The Luria-Nebraska is a standardized test based on the theories of Luria regarding neuropsychological functioning. Luria was not part of the team which had originally standardized this test. Luria was only indirectly referenced by other researchers as a scholar who had published relevant results in the field of neuropsychology. Anecdotally, when Luria first had the battery described to him he commented that he expected that someone would eventually do something like this with his original research.
- Luria, A.R. (1932). The Nature of Human Conflicts - or Emotion, Conflict, and Will: An Objective Study of Disorganisation and Control of Human Behaviour. New York: Liveright Publishers.
- Luria, A.R. (1962) Higher Cortical Functions in Man. Moscow University Press. Library of Congress Number: 65-11340
- Luria, A.R. (1963). Restoration of Function After Brain Injury. Pergamon Press.
- Luria, A.R. (1966). Human Brain and Psychological Processes. Harper & Row.
- Luria, A.R. (1970). Traumatic Aphasia: Its Syndromes, Psychology, and Treatment. Mouton de Gruyter. ISBN 90-279-0717-X. Summary at BrainInfo
- Luria, A.R. (1973). The Working Brain. Basic Books. ISBN 0-465-09208-X.
- Luria, A.R. (1976). The Cognitive Development: Its Cultural and Social Foundations. Harvard University Press. ISBN 0-674-13731-0.
- Luria, A.R.; (1987). The Mind of a Mnemonist: A Little Book About A Vast Memory. Harvard University Press. ISBN 0-674-57622-5.
- Luria, A.R.; Solotaroff, Lynn (1987). The Man with a Shattered World: The History of a Brain Wound. Harvard University Press. ISBN 0-674-54625-3.
- Luria, A.R. (2005). Autobiography of Alexander Luria: A Dialogue with the Making of Mind. Lawrence Erlbaum Associates, Inc. ISBN 0-8058-5499-1.
- Chris Doyle's auteur film Away with Words is largely inspired by Luria's The Mind of a Mnemonist.
- Jacqueline Goss's 28-minute feature How to Fix the World (2004) is a digitally animated lighthearted parody that "draws from Luria's study of how the introduction of literacy affected the thought-patterns of Central Asian peasants," -- description taken from the cover of the DVD Wendy and Lucy (2008), OSC-004, which includes it as an independent supplement to the unrelated feature film. Educational parody.
- Linguistic Disorders and Pathologies: An International Handbook, Walter de Gruyter, 1993, p. 162.
- Evgenia Homskaya (2001). Alexander Romanovich Luria: A Scientific Biography, Plenum Publishers, New York, NY, p.9.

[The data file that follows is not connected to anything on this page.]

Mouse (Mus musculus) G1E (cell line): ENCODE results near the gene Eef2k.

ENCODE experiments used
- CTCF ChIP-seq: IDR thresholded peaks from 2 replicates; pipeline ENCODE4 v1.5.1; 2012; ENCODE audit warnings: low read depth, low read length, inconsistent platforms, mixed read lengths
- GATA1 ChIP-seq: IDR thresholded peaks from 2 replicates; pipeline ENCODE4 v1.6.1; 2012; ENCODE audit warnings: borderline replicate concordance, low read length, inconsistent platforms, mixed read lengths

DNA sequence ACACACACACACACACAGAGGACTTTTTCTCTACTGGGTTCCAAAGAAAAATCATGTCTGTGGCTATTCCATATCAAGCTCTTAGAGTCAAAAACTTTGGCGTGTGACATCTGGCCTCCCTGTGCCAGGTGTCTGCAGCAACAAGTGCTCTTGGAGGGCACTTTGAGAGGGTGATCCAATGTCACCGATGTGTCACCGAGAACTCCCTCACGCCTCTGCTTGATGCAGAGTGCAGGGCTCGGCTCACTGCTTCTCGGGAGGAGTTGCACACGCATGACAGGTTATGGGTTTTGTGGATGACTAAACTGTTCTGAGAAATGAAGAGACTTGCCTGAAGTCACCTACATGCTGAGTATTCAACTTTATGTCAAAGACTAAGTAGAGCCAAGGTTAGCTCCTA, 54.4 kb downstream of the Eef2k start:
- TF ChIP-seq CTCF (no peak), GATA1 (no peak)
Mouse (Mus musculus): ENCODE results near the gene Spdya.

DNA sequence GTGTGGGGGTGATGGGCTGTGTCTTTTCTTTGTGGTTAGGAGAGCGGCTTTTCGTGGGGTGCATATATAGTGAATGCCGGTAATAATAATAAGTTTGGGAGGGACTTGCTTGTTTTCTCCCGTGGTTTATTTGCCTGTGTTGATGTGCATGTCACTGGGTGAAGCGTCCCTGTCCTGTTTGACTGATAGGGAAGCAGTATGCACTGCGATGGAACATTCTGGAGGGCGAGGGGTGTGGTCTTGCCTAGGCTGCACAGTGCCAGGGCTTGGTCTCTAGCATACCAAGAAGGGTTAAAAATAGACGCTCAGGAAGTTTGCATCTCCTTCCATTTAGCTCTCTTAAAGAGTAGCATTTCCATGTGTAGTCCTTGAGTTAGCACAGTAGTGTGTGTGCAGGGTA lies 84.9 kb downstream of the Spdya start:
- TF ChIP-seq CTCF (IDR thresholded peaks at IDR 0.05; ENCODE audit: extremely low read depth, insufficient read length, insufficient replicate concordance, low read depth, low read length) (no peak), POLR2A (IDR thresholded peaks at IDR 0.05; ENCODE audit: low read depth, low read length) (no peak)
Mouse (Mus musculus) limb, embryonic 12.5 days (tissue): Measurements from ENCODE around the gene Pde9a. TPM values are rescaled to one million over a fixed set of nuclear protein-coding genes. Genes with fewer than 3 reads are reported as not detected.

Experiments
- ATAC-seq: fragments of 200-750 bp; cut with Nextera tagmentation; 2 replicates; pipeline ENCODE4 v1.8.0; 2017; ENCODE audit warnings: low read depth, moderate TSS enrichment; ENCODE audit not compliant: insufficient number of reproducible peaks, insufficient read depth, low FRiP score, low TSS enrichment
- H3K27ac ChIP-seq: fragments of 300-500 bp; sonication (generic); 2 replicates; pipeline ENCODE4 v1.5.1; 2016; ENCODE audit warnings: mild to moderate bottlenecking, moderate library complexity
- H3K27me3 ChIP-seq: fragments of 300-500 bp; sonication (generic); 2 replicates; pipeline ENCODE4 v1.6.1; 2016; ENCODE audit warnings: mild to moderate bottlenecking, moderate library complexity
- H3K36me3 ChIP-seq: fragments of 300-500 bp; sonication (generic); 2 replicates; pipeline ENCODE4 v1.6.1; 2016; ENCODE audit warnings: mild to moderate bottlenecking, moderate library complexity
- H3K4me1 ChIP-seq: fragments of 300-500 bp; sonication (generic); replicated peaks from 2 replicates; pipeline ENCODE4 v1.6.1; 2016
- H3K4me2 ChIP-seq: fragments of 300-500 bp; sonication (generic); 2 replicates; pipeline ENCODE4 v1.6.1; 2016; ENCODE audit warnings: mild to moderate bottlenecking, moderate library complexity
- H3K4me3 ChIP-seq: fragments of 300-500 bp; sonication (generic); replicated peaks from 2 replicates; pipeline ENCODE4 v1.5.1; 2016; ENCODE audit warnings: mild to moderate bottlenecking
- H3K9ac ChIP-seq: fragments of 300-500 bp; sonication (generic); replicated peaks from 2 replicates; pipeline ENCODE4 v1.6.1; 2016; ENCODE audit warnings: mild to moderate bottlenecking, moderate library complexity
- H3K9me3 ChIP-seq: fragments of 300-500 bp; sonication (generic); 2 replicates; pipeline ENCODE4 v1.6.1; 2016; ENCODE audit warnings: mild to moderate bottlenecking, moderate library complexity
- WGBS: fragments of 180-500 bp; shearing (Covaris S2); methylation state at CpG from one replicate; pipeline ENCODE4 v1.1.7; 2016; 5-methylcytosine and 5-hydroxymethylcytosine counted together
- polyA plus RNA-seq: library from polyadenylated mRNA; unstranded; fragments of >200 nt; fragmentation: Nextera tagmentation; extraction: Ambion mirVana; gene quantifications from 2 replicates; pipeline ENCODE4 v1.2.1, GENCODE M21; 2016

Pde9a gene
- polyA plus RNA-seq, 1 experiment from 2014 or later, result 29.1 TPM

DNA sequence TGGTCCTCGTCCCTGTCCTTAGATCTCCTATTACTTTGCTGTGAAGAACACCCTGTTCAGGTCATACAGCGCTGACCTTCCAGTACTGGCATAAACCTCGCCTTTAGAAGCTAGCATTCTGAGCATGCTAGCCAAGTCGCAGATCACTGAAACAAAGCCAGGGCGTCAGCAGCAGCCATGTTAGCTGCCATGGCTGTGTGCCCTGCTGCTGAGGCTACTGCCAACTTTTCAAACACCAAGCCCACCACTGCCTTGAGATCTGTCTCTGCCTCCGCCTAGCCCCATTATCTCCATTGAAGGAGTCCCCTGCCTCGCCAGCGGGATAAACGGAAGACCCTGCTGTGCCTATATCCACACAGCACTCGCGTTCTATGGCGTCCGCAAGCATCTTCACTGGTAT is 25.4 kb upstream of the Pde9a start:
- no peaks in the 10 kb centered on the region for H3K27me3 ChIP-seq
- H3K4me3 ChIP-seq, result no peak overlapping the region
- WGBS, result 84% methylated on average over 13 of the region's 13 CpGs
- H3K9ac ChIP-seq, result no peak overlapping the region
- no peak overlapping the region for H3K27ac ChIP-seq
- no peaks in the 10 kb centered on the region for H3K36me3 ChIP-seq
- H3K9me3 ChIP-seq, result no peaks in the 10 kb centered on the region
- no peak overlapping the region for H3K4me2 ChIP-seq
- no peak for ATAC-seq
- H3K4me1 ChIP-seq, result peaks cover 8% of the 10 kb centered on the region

- Homskaya, p. 9.
- Homskaya, p. 9-10.
- Homskaya, p. 15.
- Homskaya, p. 15.
- Homskaya, p. 22.
- Homskaya, p. 19.
- Homskaya, p. 25.
- Ong, Walter J. (2002). Orality and Literacy: The Technologizing of the Word (Second ed.). London and New York: Routledge. pp. 49–54. ISBN 0415281296.
- Homskaya, p. 31.
- Homskaya, p. 33.
- Homskaya, p. 33.
- Homskaya, p. 36.
- Homskaya, p. 36.
- Homskaya, p. 38.
- Homskaya, p. 39.
- Homskaya, p. 41-42.
- Homskaya, p.42.
- Homskaya, p. 48.
- Homskaya, p. 46.
- Homskaya, p. 45.
- Homskaya, p. 48.
- Homskaya, p. 47.
- Homskaya, p. 55.
- Homskaya, p. 61.
- Homskaya, p. 62.
- Homskaya, pp 70-71.
- Homskaya, p. 77.
- Homskaya, p. 79.
- Homskaya, p. 79.
- Homskaya, p. 82.
- Homskaya, Chapter VIII, pp. 82-101.
- Luria, Alexander. Neuropsychology of Neurolinguistics.
- Luria, Alexander. Neuropsychology of Neurolinguistics.
- Homskaya, closing chapter.
- Homskaya, p. 108.
- Homskaya, p. 108.
- Homskaya, p. 108.
- The Conscious Brain by Steven Rose, Vintage Books, NY, 1976, pp. 268–9
- Mecacci, L. (2005). Luria: A unitary view of human brain and mind, Cortex, 41, 816-822.
- A.R Luria Archive at marxists.org
- A.R. Luria Archive @ Laboratory of Comparative Human Cognition at lchc.ucsd.edu
- A Little Book About a Big (Vast) Memory An amateur translation from original Russian book.
- Alexander Luria - The Mind of a Mnemonist Jerome Brunner 1987 Harvard University Press
- Luria's Areas of the Human Cortex Involved in Language Illustrated summary of Luria's book Traumatic Aphasia.
- Yasnitsky, A. (2011). Vygotsky Circle as a Personal Network of Scholars: Restoring Connections Between People and Ideas. Integrative Psychological and Behavioral Science, doi:10.1007/s12124-011-9168-5 pdf